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They have a track.

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Record and align your stuff with them.

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Yeah, you know.

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I think it's always interesting people jumping right into multifamily and I've run into quite a few people doing that.

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It almost seems though that a lot of people will.

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It's like we're playing monopoly.

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We start off with the single family.

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Problems and then we trade up and then eventually the multifamily is almost aspirational and I'm just running into more and more people who just jumped right into multifamily.

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And frankly, when you get into multifamily, you find that getting that underwriting done or taking down a 12 Plex sometimes.

::

Is just as easy as the single-family home.

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I agree you know we own the smallest 24 units and our biggest to date has been 344 units.

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It takes just as much work to underwrite.

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Get the loan, get the investors, etc.

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For a small deal as it does for a bigger deal.

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So, scale is important if you want to grow in this.

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Business, but take it at your pace and take it at the pace that you're comfortable with. You know. Are you going to as a newbie, be able to compete with somebody on a you know $50 million deal right out of the gate? Maybe, maybe not. It just depends on who you're partnered with. But you most definitely could look at.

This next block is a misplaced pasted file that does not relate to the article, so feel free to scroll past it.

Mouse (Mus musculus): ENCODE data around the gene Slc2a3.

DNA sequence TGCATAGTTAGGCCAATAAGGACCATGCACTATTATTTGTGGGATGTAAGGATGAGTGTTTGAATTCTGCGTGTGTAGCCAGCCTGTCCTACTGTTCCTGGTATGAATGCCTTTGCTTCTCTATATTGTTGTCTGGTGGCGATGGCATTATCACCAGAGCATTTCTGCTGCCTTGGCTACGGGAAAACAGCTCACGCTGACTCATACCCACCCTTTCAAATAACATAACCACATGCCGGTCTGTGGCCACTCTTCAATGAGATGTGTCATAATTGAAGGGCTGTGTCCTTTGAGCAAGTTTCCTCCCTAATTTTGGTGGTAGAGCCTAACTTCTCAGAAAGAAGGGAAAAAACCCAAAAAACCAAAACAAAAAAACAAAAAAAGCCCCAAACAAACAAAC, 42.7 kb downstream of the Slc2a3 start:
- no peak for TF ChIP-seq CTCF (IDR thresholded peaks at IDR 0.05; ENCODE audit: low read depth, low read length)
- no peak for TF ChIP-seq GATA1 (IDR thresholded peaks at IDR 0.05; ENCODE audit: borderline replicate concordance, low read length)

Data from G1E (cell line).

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The five or, you know, $10 million deal not much easier, so I'd just say be aware of what you're capable of doing and what you're comfortable with in terms of how much you're taking on.

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Yeah, I.

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I can't echo that enough either.

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Is the fact that you find a good mentor in some way to.

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Find somebody to.

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Lean on that that actually already has the knowledge and.

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Experience that that goes a long way.

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I agree and and again.

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But you are responsible for people money when you do a syndication, right?

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I mean yes.

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You spell out the risks and the rewards, but ultimately, it's your reputation you're building, and you want that reputation to stay solid for the next deal and the deal after that.

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I say, we're salesman, we're.